For example, 58% of alumni organizations report a lack of engagement as the primary reason members don’t renew.

Member engagement is something many organizations continually contemplate, but rarely take the time to define. A key component mentioned in the definition above is that in order to achieve meaningful engagement, interaction must be frequent. Sending emails one or two times a year won’t cut it.

The other essential piece of information the definition points out, is that there must be value involved in the transaction that is of personal relevance to members. Offering them something like a logoed bottle opener or a campus bookstore discount is unlikely to be enough to cross that perceived value "tipping point."

Member engagement is affirmed, reaffirmed and/or damaged with every interaction, including reading a tweet or Facebook post, a “Like” on Instagram, looking at an email, utilizing member benefits, etc.

Each of these interactions should be connecting the organization with the member’s needs and preferences. Create those relevant messages with frequency, and that’s how member engagement is built.

New call-to-action

Posted by Gary Toyn on Jul 25, 2019 10:33:47 AM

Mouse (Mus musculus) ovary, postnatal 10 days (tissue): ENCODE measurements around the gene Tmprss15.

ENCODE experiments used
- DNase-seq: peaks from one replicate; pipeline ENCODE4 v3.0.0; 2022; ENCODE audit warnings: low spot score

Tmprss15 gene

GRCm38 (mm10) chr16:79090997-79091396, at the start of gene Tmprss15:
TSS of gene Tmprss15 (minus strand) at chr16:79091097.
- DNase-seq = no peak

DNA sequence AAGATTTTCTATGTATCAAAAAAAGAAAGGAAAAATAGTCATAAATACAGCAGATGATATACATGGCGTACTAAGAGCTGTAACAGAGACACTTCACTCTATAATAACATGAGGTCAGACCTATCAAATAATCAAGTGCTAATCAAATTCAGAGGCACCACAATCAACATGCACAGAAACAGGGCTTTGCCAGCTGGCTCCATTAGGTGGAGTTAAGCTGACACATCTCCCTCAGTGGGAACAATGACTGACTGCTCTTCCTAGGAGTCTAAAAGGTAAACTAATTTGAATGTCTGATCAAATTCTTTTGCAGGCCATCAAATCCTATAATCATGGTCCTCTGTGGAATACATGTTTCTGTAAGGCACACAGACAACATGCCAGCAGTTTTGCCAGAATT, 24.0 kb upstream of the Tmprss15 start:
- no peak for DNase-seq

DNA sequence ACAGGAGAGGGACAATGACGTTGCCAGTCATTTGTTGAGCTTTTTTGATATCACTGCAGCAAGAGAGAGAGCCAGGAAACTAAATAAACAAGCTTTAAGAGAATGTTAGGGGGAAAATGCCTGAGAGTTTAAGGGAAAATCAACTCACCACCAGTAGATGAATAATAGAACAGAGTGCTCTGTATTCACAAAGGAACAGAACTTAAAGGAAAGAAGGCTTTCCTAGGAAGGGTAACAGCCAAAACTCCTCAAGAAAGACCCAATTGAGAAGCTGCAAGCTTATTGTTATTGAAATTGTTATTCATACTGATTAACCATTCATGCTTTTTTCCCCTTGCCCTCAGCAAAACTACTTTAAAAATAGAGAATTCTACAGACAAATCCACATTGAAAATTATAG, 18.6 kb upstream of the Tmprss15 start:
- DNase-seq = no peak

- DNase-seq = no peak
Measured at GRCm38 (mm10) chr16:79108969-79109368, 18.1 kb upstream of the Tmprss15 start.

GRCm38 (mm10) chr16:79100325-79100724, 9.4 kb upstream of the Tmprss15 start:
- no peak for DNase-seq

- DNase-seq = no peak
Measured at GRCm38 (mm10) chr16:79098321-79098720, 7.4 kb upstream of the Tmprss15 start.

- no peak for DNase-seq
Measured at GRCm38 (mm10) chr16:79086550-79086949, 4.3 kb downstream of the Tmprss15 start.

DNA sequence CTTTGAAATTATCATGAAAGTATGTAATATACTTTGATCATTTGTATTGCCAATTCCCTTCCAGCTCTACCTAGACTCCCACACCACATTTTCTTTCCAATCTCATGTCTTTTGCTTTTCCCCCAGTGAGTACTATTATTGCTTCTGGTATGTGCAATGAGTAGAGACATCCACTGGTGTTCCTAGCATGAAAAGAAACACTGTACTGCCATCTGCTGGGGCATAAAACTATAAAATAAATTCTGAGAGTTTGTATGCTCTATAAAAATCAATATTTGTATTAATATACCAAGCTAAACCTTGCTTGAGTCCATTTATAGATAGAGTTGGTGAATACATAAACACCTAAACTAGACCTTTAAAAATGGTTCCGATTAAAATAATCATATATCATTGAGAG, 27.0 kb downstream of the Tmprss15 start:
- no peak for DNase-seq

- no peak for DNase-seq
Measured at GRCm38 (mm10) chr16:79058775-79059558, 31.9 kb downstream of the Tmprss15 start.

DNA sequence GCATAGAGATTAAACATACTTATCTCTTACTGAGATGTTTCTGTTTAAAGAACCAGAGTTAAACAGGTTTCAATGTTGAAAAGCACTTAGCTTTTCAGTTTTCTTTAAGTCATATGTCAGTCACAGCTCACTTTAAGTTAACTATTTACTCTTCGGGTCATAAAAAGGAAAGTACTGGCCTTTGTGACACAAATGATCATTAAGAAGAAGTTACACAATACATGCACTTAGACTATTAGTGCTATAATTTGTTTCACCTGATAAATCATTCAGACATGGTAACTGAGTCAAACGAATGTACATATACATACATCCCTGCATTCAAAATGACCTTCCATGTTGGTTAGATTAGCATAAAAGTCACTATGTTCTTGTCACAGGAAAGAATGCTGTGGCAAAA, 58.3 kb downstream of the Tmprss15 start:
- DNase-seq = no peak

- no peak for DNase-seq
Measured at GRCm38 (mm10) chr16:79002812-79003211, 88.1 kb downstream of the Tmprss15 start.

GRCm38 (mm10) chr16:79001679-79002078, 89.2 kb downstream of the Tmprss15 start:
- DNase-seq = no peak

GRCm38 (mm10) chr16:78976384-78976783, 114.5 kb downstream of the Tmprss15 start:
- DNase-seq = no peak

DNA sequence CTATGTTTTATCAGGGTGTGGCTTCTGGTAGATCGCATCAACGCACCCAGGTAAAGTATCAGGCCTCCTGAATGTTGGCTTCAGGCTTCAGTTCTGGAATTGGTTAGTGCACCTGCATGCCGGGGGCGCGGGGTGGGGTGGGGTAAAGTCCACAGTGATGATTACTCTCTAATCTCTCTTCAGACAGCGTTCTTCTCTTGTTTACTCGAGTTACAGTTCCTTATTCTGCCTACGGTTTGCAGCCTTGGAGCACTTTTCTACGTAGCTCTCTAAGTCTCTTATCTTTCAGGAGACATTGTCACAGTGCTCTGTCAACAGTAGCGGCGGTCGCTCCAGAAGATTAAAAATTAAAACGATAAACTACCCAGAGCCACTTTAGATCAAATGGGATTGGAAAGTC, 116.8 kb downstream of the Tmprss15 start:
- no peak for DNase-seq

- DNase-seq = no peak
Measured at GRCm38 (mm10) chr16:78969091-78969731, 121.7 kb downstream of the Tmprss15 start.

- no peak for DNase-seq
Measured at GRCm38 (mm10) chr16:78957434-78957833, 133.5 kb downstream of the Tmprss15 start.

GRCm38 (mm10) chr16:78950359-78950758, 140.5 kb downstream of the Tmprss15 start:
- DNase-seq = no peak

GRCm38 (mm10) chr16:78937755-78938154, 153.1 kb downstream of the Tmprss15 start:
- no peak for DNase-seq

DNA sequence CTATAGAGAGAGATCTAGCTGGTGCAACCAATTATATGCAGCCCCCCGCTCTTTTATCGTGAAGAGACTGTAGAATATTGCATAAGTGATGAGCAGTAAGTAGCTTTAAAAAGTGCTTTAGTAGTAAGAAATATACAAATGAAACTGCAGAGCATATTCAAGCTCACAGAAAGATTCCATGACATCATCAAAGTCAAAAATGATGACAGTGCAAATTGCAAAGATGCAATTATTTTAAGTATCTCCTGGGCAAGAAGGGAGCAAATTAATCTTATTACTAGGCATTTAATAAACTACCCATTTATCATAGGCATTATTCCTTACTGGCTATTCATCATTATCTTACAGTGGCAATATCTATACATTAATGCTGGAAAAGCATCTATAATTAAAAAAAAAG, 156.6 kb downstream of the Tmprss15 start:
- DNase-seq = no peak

We’ve written previously about the underlying science behind why discounts are such a powerful member/customer engagement tool. Aside from the rush of endorphins that comes from getting a good deal, evolutionary science tells us that our brains are hard-wired to conserve our resources and avoid inefficiencies. That’s why saving money is a universal desire.

So it’s no coincidence that virtually every retailer, airline, supermarket and restaurant offers a discount or rewards program. Most membership organizations understand the potential impact of offering a discount program as part of their membership perks because of how such programs drive member retention (among other favorable behaviors.)

With the increasing popularity of using discounts as rewards and incentives, it’s not surprising that more and more discount programs have sprung up, trying to sell their white-labeled discount network (also called a private-labeled discount network) to member associations, trade organizations and other membership-based groups.

But not all discount networks work the same. And not all can drive member retention and boost acquisition rates.

New call-to-action

If your organization is considering a white-labeled discount program to help you connect, attract and engage your members, good for you. It’s a wise decision that has helped many organizations grow.

Once you’ve decided to offer a discount program, what criteria should you use to find the best one suited for your organization? As the competition for your attention intensifies, so too will the intensity of the competing voices who are trying to win your business.

As a result, be prepared to encounter some rather creative methods with how discount networks compare themselves to their competitors. Here are some of the tricks some companies use to trick you, and how they spin their message to get you to sign on the dotted line.